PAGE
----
Do Unto Others

I don’t have a lot to say today in response to the fatal shooting at a Quebec mosque last night, or to all the evil policies coming out of the office of He Who Must Not Be Named in Washington. But somehow this Billy Bragg song (based on some words of Jesus from the Gospel of Luke) seemed appropriate. This song can be found on Billy’s brilliant album ‘Tooth and Nail‘.

Twenty Essential Albums for Me Today

There have been a lot of people on Facebook recently sharing albums that shaped them when they were teenagers, which is quite interesting. I thought I’d also like to share my current ‘Top Twenty’ – in alphabetical order by artist surname, with the proviso that I will not let myself pick more than one album per artist. These albums are by the artists I currently play the most and consider essential to my musical well-being and inspiration.

  1. Nicola Benedetti: ‘Vaughan Williams/Taverner’
  2. Billy Bragg: ‘Tooth and Nail’
  3. Anne Briggs: ‘A Collection’
  4. Matthew Byrne: ‘Hearts and Heroes’
  5. Martin Carthy: ‘Martin Carthy’
  6. Bruce Cockburn: ‘Dancing in the Dragon’s Jaws’
  7. Maria Dunn: ‘Gathering’
  8. James Findlay, Bella Hardy, Brian Peters & Lucy Ward: ‘The Liberty to Choose: A Selection of Songs from the New Penguin Book of English Folk Songs’
  9. Genticorum: ‘La Bibournoise’
  10. Nic Jones: ‘Penguin Eggs’
  11. Choir of King’s College Cambridge/Philip Ledger: ‘Orlando Gibbons: Tudor Church Music’
  12. Mark Knopfler: ‘The Ragpicker’s Dream’
  13. London Symphony Orchestra/Sir Colin Davis: ‘Handel’s Messiah’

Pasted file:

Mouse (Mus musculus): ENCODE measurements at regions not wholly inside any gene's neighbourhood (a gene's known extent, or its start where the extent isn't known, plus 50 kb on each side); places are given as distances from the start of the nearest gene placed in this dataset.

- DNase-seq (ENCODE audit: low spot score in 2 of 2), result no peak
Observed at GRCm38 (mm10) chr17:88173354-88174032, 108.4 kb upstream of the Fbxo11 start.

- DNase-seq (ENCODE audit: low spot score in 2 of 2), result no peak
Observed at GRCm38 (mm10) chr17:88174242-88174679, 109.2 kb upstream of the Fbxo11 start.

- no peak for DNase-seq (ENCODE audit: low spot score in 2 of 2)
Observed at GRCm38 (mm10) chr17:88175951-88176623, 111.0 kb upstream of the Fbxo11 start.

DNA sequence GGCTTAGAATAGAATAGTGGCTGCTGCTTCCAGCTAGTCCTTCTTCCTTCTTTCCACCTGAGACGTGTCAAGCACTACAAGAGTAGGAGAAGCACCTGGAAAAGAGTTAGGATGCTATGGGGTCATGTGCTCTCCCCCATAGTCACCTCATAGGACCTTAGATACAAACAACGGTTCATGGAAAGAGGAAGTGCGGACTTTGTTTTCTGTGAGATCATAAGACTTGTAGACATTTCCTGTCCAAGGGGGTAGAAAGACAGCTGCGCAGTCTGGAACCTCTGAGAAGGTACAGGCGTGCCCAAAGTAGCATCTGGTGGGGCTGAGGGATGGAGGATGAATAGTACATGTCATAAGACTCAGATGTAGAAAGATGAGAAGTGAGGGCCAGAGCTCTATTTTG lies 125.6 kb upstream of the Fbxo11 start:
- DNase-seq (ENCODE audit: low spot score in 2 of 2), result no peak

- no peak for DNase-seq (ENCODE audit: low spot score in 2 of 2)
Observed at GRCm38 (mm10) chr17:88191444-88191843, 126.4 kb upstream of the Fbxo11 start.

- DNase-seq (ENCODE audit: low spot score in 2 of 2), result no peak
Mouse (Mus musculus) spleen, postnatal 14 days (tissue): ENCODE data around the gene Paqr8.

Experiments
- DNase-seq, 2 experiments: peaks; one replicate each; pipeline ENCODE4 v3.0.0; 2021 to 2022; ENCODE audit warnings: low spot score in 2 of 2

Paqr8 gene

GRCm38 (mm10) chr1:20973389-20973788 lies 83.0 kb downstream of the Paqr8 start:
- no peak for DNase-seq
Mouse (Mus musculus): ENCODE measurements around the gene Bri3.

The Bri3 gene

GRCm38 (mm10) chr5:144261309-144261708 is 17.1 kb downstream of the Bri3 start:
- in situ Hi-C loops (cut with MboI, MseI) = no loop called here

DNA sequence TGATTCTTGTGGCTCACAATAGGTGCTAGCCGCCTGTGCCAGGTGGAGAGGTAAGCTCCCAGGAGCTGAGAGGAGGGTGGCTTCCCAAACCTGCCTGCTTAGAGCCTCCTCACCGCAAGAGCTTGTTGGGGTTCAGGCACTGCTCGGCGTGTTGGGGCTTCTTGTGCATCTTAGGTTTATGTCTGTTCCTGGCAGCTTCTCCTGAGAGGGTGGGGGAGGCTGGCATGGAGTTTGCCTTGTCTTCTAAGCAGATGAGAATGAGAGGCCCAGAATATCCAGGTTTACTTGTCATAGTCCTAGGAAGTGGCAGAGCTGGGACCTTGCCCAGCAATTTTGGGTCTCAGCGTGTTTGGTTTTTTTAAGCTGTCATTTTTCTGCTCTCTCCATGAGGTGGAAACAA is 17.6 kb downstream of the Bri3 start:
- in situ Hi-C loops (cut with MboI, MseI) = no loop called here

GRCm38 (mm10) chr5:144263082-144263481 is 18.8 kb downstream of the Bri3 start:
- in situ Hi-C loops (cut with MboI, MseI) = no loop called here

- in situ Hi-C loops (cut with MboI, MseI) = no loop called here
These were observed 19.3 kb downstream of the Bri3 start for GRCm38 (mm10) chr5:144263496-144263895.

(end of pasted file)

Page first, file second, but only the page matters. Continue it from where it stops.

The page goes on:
14. Maddy Prior: ‘Seven for Old England’
  15. Jean Ritchie & Doc Watson: ‘At Folk City’
  16. Red Tail Ring: ‘Mountain Shout’
  17. Stan Rogers: ‘Northwest Passage’
  18. Kate Rusby: ‘Ten’
  19. Martin Simpson: ‘Kind Letters’
  20. Sting: ‘Ten Summoner’s Tales’

Anyone else like to share their top twenty?

Billy Bragg: ‘The Man He Killed’

This is an audio recording of Billy Bragg singing his adaptation of a poem by Thomas Hardy, ‘The Man He Killed’, at the Left Field Stage at the recent Glastonbury Festival. I reproduce the original poem below so that you can see the little changes Billy has made to fit the poem to the tune he chose, which is the old folk song ‘The Snow it Melts the Soonest’.

Billy and the Left Field performers were doing songs like this to honour the 100th anniversary of the assassination of the Archduke Franz Ferdinand on June 28th 1914, the event that proved to be the catalyst for the start of the Great War.

The Man He Killed

BY THOMAS HARDY

“Had he and I but met
            By some old ancient inn,
We should have sat us down to wet
            Right many a nipperkin!


            “But ranged as infantry,
            And staring face to face,
I shot at him as he at me,
            And killed him in his place.


            “I shot him dead because —
            Because he was my foe,
Just so: my foe of course he was;
            That’s clear enough; although


            “He thought he’d ‘list, perhaps,
            Off-hand like — just as I —
Was out of work — had sold his traps —
            No other reason why.


            “Yes; quaint and curious war is!
            You shoot a fellow down
You’d treat if met where any bar is,
            Or help to half-a-crown.”